Perth is based on the west coast of Australia and like all west coasts on every major continent its dryer than the east coast. This is what influences the local weather in this region, to put it simply hot air rises through the day creating a vacuum and sucking in the cooler air from the ocean which makes the sea breeze.
But not on this day. Other metrological influences can sometimes override the wind in wind out scenario. Fortunately the wind out (offshore) wind was going to blow all day so to make the world’s purest downwind race a downwind we decided to race in the morning and go to Rottnest Island.
Rottnest sits about 20 kilometres off the mainland. It is one of those places you go to and never forget. For me growing up in Perth it was our playground. Far enough away from your parents to create a little mischief but close enough when you got into trouble (like running out of money).
The island is alive with fish life, phenomenal waves and has a unique local inhabitant called a Quokka which looks like a miniature kangaroo.
Leading into the race all eyes were on weather charts to see if we were going to get the usual conditions. I was on the phone constantly to my guru ( shall remain unnamed) who sits in his plush BHP office dishing out orders in his baritone voice and “I’m gunna thump ya” attitude, to work out what to do.
On the Thursday before the race the charts were looking very unfavourable so a call was placed to my guru for advice. After listening to the wise man talk about himself for an hour then telling me we had to reverse it, I reflected back on a race that I had done with Ash Nesbit a few years before.
The race was held in conjunction with a swimming event from the mainland to Rottnest. I was in Perth at the time so Ash and I decided to do it. The wind that day was screaming offshore (not dissimilar to what was predicted for our race). The race started and within minutes we were linking runs going away from the coast. I was amazed at how quick it jacked up and produced nice steep long swells that barely required taking a stroke. After just over an hour I was on the beach at Rottnest 20 ks offshore.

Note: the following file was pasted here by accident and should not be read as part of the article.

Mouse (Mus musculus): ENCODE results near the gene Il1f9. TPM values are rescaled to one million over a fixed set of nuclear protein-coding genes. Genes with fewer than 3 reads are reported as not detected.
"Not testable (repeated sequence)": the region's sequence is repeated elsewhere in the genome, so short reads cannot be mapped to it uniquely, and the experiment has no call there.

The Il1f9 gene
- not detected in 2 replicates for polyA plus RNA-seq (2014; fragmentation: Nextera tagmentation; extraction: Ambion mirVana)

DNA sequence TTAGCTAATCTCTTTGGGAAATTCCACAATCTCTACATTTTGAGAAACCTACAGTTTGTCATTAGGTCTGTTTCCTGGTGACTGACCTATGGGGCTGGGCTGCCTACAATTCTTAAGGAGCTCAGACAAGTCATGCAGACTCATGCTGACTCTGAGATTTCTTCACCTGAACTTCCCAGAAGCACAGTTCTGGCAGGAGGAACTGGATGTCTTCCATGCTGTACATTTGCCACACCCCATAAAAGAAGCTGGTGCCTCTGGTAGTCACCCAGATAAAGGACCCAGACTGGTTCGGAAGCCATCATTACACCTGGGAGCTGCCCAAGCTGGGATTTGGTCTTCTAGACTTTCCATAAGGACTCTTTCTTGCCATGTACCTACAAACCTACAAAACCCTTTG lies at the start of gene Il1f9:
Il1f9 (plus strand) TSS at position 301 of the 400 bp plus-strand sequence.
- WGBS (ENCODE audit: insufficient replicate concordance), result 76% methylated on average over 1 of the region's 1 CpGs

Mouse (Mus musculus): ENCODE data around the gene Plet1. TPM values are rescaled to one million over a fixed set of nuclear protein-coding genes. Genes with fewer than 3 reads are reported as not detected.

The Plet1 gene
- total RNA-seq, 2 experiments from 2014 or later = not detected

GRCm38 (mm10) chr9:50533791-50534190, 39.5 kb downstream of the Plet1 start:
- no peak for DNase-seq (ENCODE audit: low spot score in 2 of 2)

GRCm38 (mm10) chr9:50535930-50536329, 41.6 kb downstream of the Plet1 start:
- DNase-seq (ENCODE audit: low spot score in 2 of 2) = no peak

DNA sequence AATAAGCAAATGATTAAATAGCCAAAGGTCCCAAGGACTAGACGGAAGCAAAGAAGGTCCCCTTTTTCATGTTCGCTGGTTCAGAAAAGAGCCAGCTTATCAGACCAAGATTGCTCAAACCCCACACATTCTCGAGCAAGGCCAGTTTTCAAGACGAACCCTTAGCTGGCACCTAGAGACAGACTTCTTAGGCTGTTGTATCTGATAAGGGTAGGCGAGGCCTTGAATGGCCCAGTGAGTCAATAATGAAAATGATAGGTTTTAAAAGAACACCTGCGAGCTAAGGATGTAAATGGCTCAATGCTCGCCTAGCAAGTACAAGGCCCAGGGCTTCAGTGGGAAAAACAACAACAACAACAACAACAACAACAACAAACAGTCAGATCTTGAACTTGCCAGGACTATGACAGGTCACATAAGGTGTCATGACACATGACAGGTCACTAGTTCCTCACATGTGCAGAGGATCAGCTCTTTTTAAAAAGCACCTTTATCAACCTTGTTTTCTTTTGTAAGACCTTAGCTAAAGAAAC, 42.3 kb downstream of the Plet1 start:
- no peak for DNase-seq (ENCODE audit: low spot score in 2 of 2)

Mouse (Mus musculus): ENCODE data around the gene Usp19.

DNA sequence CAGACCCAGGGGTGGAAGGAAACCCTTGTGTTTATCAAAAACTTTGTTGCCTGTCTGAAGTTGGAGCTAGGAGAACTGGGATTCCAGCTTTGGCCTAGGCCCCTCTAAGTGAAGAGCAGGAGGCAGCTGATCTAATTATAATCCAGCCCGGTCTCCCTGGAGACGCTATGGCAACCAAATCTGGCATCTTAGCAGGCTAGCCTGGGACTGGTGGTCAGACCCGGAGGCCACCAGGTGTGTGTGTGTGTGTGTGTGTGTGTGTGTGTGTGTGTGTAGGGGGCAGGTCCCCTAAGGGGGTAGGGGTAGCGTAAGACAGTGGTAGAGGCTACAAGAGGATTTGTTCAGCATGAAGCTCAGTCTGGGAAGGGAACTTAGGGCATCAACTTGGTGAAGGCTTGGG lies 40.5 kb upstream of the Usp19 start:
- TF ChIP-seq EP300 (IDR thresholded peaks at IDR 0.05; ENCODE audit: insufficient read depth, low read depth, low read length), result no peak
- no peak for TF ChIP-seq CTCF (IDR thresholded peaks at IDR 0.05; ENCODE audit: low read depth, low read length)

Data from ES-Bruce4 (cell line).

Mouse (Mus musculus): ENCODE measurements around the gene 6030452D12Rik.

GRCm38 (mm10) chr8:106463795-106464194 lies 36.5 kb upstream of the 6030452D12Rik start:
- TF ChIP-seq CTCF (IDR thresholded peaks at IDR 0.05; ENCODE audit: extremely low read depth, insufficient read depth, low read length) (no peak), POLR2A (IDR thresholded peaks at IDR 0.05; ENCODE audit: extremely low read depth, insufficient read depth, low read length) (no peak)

After consulting with all involved the course and start time were changed. We were going to race out to sea.
As you can imagine this was quite a big call everything we had planned now had to be brought forward and reversed. This is where I have to commend all involved. From our safety through to the TV crews the whole process of changing the event was made easy by everyone’s willingness to make it happen.
Early Saturday morning and we are standing on the beach at Fremantle. Much to the dismay of the local early morning swimming fraternity, 200 paddle craft took over the usually peaceful beach. Looking out to sea and where there was no visible chop, with Rottnest in the distance, could easily dishearten even the most optimistic of the competitors that day.
I looked to my guru for advice and for the first time in as long as I have known him, he didn’t say anything just a nod and a wink, so I knew it was on.
The briefing was my chance to convince the non-believers that they were going to get runs. This was a hard task as the flat sea in front of us gave no indication of the “fun time to be had by all “that I had promised.
ASN Hot Spot
As the field lined up all eyes were on Olympic Gold Medallist Kenny Wallace to see if he would be going for the ASN Hotspot. With the likes of Murray Stewart, Dave Smith and numerous other sprint kayak stars along with the faster sprint surf skiers this was going to be no easy task for the jovial Gold Coaster.
Two minutes after the start Wallace smashed the ASN buoy with his paddle shattering the sprint aspirations of the rest of the field and easily taking out the ASN Hot spot.
The battle is on..
With the sprint out of the way the field settled into the race. Up-front the usuals Cotter, Mocke x 2, Tim Jacobs, Hank, Murray Stewart, Dave Smith and a bunch of others were battling it out. Among that group a few new faces.
Before the race the ‘the man who blocks the sun” (Kurt Tutt) had told me to watch out for Bruce Taylor “He is on fire” The Blocker said.